Which all looks like rather good news for you if you're a young, pretty, gay wannabe writer. But wait! Because it would appear there is even more to this conspiracy than that. On closer inspection, it becomes clear that you shouldn't start counting your chickens unless you also happen to be Welsh. That's right: it's a Welsh conspiracy too. Back in the early eighties, Wales was responsible for some of the most disastrously short Cybermen in the show's history. But it would appear that Wales has been forgiven this blunder, for now it has a monopoly on alien invasions - as do all the actors and extras who live there. In real life, of course, Wales would be the last place aliens would bother invading. In 'Doctor Who' it now appears to be the first. Even when a more iconic setting is required, Cardiff is generally called on to double for London. Except for an episode set in Cardiff which was filmed in Swansea. Swansea looks nothing like Cardiff. Cardiff looks nothing like London, for that matter.

But perhaps there are other reasons why the 'Doctor Who' team shunned London. Or why London may in fact have shunned them. Because aside from all the homosexual and Welsh connections, one of the running themes of Russell T's reimagined 'Doctor Who' is a decidedly anti-Blairite political stance. Could he have been any more explicit than killing off the Prime Minister and blowing up Downing Street? Or showing the replacement Prime Minister to be a haggard wreck, a shadow of their former impressive self and a power-crazed autocrat who launched an unprovoked attack at an alien spacecraft known to have weapons of mass destruction? Most tellingly of all, the Daleks were seen to get religion - so it's obvious what they've become a metaphor for.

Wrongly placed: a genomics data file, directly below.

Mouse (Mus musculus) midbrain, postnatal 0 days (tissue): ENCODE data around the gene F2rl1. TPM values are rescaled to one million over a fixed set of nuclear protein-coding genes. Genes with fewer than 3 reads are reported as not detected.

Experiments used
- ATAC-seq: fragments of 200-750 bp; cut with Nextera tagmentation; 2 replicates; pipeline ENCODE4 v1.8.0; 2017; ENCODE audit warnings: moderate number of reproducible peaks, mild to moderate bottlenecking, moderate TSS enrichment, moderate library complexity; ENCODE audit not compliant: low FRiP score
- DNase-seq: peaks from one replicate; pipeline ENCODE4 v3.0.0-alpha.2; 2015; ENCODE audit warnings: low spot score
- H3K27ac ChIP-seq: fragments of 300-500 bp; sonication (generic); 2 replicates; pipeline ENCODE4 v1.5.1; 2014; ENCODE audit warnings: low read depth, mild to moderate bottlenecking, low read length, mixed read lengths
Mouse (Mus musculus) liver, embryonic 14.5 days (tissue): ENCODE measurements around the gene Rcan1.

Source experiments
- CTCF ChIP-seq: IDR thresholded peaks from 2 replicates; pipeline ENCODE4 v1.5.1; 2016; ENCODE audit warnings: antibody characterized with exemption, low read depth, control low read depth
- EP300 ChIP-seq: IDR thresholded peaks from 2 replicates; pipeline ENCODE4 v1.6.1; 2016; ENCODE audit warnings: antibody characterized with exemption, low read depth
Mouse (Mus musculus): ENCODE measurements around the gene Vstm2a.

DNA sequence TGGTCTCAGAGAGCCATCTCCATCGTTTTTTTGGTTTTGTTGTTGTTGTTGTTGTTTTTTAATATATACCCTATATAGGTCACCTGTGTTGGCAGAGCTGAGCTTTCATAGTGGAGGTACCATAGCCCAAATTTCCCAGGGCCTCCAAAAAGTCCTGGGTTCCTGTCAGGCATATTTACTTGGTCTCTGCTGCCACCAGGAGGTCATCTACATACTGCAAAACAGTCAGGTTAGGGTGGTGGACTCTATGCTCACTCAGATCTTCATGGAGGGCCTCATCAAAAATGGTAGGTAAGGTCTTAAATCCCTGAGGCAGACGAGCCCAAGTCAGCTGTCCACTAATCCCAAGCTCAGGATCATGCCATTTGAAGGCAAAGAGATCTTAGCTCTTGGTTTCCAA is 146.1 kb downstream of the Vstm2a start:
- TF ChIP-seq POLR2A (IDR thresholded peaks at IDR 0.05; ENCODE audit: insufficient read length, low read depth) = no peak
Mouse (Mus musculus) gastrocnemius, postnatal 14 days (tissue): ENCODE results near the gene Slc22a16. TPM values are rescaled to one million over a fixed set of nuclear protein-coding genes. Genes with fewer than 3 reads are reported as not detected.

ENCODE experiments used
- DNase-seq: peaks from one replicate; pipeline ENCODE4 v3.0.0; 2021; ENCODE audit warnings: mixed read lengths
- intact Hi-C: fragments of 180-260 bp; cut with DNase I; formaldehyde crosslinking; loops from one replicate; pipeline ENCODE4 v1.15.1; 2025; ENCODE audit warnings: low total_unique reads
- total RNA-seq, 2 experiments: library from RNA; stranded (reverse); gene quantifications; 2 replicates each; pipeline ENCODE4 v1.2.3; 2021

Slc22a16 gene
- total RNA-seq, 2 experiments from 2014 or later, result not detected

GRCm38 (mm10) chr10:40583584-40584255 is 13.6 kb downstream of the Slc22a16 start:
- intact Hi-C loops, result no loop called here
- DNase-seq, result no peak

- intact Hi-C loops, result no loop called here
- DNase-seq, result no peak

But speaking of religion, we've also noticed some slightly scary religious undertones to the programme. For the second year running, the good Doctor has been resurrected at Easter. The other Christian festival he was brought back to celebrate was Christmas. Doctor Who and Jesus - one and the same? We've certainly never seen them in the same room.

Before it starts to look as though everybody is implicated in this disgraceful conspiracy (and we haven't even got started on the Scientologists yet), we should perhaps look at the common linking factor in all of this: Russell T Davies himself. Yes, it is possible that what this really boils down to is a big Russell T Davies conspiracy. Russell T Davies is a gay, Welsh socialist - could it be that he's using the series to promote everything about himself, in the hope that the whole world will follow him in shunning Blair, becoming gay and being - er - Welsh? Somehow, this seems a more likely explanation even than the gay conspiracy (much as we like the idea), since Stephen 'ultimate gay' Fry's contribution to the second series was moved out of the way to make room for a different writer, one...er...Russell T Davies.

That doesn't quite explain the Christian conspiracy, except that it's quite clear from the way he's forcing his personality onto a hitherto innocent and unspoiled TV programme that Russell T Davies appears to think that he's God.